Apart from consent, the protection of personal data is the same for all residents of the European Union. This is why the transfer of data to the United States can be problematic, as laws can vary from country to country outside Europe. Individuals whose personal data has been collected by a company can now exercise their rights, as already mentioned in Directive 95/46/EC, which has been repealed in 2018 with the implementation of GDPR. was given:
- the possibility for those whose personal data is collected for business purposes, to recover it at any time;
- He has a right to be forgotten. This includes asking the data controller to remove personal information that could harm him from the World Wide Web;
- The customer also has a right of protest, which means that he can deny the use of his data by a company or an organization if the purpose is not for commercial purposes. The opposition must be justified. However, if its use falls within the framework of commercial prospecting, the right of opposition may apply without reason;
- When the collected data is used, it may be subject to errors. The persons concerned can then exercise their right of rectification. This right may also intervene when it is necessary to update personal information or when it has been restricted from collection or protection.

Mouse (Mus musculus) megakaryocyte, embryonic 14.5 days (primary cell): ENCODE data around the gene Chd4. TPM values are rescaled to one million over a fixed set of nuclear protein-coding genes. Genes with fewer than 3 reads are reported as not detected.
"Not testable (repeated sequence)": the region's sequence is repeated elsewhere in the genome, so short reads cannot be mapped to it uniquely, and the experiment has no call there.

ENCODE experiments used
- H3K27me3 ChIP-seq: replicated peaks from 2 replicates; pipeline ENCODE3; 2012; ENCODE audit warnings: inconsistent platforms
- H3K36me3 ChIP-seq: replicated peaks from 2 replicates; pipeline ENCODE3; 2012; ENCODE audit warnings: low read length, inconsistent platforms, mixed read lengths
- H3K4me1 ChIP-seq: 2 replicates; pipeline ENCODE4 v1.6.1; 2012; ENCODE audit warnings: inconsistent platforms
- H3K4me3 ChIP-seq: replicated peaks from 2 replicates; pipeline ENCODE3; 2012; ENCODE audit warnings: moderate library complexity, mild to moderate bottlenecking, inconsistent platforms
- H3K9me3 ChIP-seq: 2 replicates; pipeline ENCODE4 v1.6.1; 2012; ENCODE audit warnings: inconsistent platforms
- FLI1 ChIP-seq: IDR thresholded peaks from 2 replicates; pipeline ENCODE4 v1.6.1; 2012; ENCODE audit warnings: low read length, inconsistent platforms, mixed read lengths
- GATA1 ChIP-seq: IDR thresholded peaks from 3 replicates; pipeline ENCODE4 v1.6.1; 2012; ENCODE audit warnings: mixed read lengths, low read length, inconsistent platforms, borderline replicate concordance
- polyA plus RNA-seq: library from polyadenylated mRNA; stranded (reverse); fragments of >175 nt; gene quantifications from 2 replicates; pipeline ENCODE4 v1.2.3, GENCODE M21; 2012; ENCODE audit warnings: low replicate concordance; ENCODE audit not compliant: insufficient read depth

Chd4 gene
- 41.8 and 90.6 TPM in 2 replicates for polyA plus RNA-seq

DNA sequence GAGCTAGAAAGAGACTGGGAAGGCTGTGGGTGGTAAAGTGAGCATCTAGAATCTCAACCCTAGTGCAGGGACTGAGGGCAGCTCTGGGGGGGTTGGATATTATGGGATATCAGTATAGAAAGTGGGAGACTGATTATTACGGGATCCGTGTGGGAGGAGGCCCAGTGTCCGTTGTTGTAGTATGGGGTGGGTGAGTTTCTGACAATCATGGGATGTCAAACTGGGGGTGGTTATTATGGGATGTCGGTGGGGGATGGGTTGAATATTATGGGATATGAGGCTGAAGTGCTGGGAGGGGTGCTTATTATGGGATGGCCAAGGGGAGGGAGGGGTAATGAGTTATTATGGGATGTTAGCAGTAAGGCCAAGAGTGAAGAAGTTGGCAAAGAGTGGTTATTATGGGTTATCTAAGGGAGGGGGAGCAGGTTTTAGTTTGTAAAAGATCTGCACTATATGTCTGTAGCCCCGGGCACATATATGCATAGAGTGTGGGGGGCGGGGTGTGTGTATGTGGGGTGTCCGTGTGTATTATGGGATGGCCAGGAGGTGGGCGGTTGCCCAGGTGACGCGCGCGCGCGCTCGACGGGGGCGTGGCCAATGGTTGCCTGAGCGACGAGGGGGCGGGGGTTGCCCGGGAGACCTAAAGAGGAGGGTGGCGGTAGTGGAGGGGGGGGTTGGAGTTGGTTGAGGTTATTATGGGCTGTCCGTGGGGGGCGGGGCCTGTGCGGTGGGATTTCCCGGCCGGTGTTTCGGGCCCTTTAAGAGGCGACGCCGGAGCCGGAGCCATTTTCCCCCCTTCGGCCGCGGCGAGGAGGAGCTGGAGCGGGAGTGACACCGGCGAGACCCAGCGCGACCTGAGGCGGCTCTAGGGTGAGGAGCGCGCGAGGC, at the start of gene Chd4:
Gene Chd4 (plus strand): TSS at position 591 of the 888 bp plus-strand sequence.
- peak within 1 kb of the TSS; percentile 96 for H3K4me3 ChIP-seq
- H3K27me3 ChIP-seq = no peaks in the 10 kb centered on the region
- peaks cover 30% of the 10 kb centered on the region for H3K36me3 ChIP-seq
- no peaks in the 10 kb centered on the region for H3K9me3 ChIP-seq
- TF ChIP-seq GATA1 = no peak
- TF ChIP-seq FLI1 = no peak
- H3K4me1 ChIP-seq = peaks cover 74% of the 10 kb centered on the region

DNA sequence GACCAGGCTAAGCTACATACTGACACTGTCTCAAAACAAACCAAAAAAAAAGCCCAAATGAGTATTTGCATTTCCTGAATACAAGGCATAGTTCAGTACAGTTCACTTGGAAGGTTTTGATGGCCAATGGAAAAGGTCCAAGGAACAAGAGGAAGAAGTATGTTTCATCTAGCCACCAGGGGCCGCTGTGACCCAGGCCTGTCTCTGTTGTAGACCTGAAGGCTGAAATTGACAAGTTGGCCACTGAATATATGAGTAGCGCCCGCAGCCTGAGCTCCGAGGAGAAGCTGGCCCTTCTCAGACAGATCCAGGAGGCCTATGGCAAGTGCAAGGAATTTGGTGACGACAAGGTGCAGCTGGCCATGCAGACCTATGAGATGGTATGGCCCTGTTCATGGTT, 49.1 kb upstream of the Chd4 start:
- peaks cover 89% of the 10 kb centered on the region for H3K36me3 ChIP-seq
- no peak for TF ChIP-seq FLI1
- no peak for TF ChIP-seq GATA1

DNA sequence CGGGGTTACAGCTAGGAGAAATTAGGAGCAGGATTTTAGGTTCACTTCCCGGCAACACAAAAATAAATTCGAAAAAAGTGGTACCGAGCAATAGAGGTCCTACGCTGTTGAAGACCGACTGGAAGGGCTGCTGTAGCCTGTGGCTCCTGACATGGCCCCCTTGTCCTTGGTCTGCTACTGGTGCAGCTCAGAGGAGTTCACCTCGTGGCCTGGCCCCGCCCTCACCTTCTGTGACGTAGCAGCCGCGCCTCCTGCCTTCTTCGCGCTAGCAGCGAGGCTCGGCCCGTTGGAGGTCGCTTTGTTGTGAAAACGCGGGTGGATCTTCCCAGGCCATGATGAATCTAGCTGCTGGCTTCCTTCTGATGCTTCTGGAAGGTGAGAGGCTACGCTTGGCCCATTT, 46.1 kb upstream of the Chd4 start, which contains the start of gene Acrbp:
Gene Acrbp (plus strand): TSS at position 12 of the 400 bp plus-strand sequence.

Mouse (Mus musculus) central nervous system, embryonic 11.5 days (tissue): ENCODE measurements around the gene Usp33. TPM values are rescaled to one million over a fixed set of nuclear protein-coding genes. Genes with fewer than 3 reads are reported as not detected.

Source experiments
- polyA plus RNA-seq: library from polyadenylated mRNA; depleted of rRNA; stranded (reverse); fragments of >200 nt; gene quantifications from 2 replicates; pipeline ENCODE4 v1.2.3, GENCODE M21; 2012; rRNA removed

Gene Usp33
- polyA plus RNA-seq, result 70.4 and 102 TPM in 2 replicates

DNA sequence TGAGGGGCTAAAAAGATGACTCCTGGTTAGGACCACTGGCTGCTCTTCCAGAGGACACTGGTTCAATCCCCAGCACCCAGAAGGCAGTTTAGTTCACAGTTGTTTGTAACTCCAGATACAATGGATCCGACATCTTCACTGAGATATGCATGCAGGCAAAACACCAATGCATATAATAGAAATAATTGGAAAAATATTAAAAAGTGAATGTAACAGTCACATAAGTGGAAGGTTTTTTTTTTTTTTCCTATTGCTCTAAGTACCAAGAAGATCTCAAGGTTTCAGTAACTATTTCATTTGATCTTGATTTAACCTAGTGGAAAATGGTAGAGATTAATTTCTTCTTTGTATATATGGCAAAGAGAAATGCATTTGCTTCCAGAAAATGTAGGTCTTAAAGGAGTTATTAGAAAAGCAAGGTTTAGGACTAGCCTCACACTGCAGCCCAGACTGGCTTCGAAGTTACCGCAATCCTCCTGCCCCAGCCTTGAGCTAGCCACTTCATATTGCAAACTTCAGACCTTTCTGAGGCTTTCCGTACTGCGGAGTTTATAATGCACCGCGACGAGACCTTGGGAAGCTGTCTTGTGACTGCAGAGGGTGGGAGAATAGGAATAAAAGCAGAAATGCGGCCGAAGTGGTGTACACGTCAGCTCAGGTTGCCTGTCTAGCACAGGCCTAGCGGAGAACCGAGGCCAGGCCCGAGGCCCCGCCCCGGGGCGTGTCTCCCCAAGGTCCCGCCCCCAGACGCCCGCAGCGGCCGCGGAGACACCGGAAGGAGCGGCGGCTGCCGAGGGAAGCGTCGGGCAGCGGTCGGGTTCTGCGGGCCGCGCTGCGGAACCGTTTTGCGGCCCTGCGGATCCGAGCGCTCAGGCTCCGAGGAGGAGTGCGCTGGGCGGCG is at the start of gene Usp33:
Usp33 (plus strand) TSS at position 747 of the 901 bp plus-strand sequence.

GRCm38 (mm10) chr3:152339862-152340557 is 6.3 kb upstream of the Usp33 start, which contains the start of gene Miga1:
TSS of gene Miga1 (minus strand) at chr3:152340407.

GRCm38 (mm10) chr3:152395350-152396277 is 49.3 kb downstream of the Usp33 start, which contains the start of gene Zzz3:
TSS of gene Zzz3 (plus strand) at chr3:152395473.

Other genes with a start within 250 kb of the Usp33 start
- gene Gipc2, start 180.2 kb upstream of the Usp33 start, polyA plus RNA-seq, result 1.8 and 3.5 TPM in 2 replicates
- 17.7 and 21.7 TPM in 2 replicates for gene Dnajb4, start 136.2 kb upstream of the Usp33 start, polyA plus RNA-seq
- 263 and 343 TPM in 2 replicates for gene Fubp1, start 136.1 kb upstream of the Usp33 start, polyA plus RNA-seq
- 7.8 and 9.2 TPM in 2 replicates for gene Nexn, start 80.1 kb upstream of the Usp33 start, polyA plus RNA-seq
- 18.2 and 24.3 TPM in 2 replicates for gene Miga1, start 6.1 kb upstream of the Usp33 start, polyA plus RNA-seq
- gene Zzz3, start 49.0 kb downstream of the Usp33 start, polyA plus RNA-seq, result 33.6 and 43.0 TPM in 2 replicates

Liability of companies on the use of personal data collected
Personal data that companies collect, whether through free access directories, through forms intentionally filled out by an Internet user, when subscribing to newsletters, or requesting quotes for work, for example. Collections may be made through the searches it performs or the sites it visits.
Marketing strategies are developed from this information from Internet users’ publications, their centers of interest. Regardless of how this data is obtained, companies are required to enter it in a detailed register so that it can be traced and identified later.
Whether B2B or B2C, apart from maintaining a register, Marketers should specify how long the data is kept. There is no fixed legal period. But when the objectives defined by the marketing strategy implemented are achieved, personal data recorded by the company must be deleted, anonymized or pseudonymized so that they cannot be identified. All safety measures must be taken to prevent leaks or illegal use.
GDPR emphasizes three elements to optimize the protection of user data.
- Data controllers should ensure that only the data contained in the products/services is collected.
- Also, it is mandatory for customers to specify to use it. Some companies hold sensitive data that may affect a person’s personal rights and freedoms. They include the application of data security impact assessment. This is imperative in the context of the processing of health data, including the collection of sensitive data relating to so-called vulnerable people.
- This is also necessary when the data collected is used to profile people to be recruited for a job, or when it is intended for monitoring that people once employed. This can also happen when the data is used for profiling, as is often the case with the personalization processing of digital advertisements.
Finally, GDPR changes the way marketing works, be it B2B or B2C. To avoid being penalized, a company and its partners must abide by the rules.